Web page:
“You know, it’s one thing to have a girl in a bathing suit down on the beach, where what with the glare nobody can look at each other much anyway, and another thing in the cool of the A & P, under the fluorescent lights, against all those stacked packages, with her feet paddling along naked over our checkerboard green-and-cream rubber-tile floor.”
The speaker considers what happens to a woman’s body when it is displayed not just among, but as packaging like any other. There’s a sweetness to the boy’s innocent connectedness to a community to whom he’s told this story already: “Now here comes the sad part of the story, at:least my family says it’s sad but I don’t think it’s sad myself.”
“…the girls come to me. Queenie puts down the jar and I take it into my fingers icy cold. Kingfish Fancy Herring Snacks in Pure Sour Cream: 49¢. Now her hands are empty, not a ring or a bracelet, bare as God made them, and I wonder where the money’s coming from. Still with that prim look she lifts a folded dollar bill out of the hollow at the center of her nubbled pink top. The jar went heavy in my hand. Really, I thought that was so cute. Then everybody’s luck begins to run out.”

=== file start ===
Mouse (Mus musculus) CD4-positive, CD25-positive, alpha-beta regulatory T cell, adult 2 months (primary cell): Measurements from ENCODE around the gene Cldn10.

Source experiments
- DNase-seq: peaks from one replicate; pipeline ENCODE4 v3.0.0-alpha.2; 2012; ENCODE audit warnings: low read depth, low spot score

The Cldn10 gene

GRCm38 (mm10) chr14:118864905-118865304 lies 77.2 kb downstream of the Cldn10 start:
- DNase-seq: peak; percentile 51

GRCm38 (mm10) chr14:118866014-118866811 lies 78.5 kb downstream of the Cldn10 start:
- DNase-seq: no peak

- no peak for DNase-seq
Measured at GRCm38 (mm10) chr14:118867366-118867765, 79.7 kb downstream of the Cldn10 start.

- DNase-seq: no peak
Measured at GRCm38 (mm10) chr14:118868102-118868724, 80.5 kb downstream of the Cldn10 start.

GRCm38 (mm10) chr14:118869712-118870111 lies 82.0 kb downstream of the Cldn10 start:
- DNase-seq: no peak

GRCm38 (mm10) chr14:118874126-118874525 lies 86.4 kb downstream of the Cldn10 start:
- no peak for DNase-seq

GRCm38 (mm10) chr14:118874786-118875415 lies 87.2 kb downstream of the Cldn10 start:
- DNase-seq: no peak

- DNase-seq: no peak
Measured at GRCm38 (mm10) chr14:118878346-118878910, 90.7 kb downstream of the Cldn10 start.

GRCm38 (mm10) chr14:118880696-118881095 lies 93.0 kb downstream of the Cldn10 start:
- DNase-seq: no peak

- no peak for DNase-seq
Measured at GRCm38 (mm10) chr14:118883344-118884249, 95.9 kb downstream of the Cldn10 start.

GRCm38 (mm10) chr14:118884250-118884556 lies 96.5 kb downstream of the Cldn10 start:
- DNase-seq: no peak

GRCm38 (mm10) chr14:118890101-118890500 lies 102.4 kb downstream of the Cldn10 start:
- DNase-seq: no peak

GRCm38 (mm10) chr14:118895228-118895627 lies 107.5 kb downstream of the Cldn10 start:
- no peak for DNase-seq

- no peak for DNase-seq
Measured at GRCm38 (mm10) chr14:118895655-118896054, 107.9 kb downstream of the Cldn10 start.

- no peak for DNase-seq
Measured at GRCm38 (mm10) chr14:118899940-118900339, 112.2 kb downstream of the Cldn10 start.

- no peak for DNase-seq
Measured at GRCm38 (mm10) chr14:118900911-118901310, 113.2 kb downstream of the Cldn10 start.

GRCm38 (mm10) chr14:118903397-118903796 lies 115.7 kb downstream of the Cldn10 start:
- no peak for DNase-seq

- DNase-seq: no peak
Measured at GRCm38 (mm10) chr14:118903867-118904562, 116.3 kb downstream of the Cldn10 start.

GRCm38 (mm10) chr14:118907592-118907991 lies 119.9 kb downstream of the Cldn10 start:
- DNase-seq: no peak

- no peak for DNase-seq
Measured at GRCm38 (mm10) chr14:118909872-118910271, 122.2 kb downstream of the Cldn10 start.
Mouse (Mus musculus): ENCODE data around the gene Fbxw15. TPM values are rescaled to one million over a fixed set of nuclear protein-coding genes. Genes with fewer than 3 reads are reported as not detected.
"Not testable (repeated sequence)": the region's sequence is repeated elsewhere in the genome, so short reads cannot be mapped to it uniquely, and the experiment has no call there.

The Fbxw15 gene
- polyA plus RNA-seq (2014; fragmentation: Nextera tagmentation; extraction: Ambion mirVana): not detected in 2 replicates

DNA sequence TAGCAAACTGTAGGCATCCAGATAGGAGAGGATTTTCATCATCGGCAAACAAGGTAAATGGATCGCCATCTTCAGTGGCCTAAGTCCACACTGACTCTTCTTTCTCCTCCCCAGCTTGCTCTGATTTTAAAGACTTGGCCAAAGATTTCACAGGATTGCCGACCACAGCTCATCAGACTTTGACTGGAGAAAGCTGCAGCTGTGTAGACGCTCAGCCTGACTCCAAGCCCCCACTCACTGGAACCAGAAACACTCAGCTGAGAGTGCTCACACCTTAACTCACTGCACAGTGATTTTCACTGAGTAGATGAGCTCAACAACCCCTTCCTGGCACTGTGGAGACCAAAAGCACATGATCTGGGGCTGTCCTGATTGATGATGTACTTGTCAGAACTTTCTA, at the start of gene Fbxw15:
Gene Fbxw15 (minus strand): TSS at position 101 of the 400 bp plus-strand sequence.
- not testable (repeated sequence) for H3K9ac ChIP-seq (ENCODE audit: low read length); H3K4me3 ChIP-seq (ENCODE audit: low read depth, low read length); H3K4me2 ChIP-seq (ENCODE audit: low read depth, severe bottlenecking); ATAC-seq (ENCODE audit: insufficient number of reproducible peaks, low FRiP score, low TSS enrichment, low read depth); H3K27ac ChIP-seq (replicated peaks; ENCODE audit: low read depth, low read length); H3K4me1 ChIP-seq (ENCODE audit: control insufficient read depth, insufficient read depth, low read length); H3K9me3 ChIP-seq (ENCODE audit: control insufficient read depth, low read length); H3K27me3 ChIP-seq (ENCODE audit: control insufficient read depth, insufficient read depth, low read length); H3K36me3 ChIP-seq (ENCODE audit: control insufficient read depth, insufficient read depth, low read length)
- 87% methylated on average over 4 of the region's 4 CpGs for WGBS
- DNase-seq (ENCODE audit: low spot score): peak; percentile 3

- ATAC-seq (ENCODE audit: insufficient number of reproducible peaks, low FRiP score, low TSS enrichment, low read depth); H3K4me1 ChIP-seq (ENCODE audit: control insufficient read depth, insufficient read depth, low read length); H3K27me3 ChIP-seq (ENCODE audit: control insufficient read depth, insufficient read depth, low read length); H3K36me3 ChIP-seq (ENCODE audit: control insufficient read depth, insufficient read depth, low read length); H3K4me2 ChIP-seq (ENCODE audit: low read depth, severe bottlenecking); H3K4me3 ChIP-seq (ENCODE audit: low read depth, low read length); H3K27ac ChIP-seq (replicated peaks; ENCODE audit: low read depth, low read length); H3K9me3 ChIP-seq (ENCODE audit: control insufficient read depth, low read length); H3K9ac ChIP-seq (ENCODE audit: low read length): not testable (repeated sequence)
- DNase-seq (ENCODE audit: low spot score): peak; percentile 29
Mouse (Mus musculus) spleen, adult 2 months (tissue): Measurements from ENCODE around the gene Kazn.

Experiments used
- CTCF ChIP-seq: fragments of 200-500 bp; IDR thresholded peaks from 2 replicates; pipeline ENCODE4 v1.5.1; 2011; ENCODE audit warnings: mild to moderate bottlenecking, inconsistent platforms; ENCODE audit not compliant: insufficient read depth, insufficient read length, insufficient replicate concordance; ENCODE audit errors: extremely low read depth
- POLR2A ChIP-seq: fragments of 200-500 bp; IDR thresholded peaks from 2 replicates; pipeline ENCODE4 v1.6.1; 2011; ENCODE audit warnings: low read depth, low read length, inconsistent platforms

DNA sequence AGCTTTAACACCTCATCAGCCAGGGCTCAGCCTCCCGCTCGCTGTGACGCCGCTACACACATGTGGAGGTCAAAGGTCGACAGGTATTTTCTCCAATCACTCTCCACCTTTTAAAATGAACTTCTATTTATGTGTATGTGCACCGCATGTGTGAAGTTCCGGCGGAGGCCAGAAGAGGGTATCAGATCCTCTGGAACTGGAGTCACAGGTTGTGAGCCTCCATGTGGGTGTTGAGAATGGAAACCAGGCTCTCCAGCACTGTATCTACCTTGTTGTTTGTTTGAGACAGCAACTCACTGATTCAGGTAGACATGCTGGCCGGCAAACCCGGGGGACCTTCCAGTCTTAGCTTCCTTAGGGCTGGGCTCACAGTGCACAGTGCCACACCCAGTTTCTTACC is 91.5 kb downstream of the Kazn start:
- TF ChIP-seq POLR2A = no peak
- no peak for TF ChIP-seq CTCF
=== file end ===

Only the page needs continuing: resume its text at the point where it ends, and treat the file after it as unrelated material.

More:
Suddenly the girl speaks and her class becomes all to evident to the narrator:
“Queenie blushes, though maybe it’s just a brush of sunburn I was noticing for the first time, now that she was so close. “My mother asked me to pick up a jar of herring snacks.” Her voice kind of startled me, the way voices do when you see the people first, coming out so flat and dumb yet kind of tony, too, the way it ticked over “pick up” and “snacks.” All of a sudden I slid right down her voice into her living room. Her father and the other men were standing around in ice-cream coats and bow ties and the women were in sandals picking up herring snacks on toothpicks off a big plate and they were all holding drinks the color of water with olives and sprigs of mint in them. When my parents have somebody over they get lemonade and if it’s a real racy affair Schlitz in tall glasses with “They’ll Do It Every Time” cartoons stencilled on.”